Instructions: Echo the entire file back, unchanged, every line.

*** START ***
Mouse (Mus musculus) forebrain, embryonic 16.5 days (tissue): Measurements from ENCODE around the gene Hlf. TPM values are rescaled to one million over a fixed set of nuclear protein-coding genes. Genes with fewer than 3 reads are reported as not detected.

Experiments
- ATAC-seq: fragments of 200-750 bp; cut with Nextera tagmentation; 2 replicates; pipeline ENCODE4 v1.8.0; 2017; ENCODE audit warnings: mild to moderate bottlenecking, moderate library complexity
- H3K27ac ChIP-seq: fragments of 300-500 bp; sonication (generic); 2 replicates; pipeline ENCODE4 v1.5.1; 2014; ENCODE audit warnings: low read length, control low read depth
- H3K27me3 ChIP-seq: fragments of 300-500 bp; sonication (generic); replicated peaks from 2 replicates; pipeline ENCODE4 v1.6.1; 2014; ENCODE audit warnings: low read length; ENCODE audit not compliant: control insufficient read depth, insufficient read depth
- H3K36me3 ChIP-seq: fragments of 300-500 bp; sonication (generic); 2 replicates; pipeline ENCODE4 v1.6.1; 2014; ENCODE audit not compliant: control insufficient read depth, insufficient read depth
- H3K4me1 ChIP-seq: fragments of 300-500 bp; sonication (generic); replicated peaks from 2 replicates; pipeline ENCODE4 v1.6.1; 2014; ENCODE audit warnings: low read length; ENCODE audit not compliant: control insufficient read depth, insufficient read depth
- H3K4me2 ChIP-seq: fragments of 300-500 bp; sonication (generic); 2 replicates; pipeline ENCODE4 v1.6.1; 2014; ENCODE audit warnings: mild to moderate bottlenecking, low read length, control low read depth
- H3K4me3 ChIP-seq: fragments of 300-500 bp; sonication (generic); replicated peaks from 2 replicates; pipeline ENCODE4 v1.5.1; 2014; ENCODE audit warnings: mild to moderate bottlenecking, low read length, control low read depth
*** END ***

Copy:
Mouse (Mus musculus) forebrain, embryonic 16.5 days (tissue): Measurements from ENCODE around the gene Hlf. TPM values are rescaled to one million over a fixed set of nuclear protein-coding genes. Genes with fewer than 3 reads are reported as not detected.

Experiments
- ATAC-seq: fragments of 200-750 bp; cut with Nextera tagmentation; 2 replicates; pipeline ENCODE4 v1.8.0; 2017; ENCODE audit warnings: mild to moderate bottlenecking, moderate library complexity
- H3K27ac ChIP-seq: fragments of 300-500 bp; sonication (generic); 2 replicates; pipeline ENCODE4 v1.5.1; 2014; ENCODE audit warnings: low read length, control low read depth
- H3K27me3 ChIP-seq: fragments of 300-500 bp; sonication (generic); replicated peaks from 2 replicates; pipeline ENCODE4 v1.6.1; 2014; ENCODE audit warnings: low read length; ENCODE audit not compliant: control insufficient read depth, insufficient read depth
- H3K36me3 ChIP-seq: fragments of 300-500 bp; sonication (generic); 2 replicates; pipeline ENCODE4 v1.6.1; 2014; ENCODE audit not compliant: control insufficient read depth, insufficient read depth
- H3K4me1 ChIP-seq: fragments of 300-500 bp; sonication (generic); replicated peaks from 2 replicates; pipeline ENCODE4 v1.6.1; 2014; ENCODE audit warnings: low read length; ENCODE audit not compliant: control insufficient read depth, insufficient read depth
- H3K4me2 ChIP-seq: fragments of 300-500 bp; sonication (generic); 2 replicates; pipeline ENCODE4 v1.6.1; 2014; ENCODE audit warnings: mild to moderate bottlenecking, low read length, control low read depth
- H3K4me3 ChIP-seq: fragments of 300-500 bp; sonication (generic); replicated peaks from 2 replicates; pipeline ENCODE4 v1.5.1; 2014; ENCODE audit warnings: mild to moderate bottlenecking, low read length, control low read depth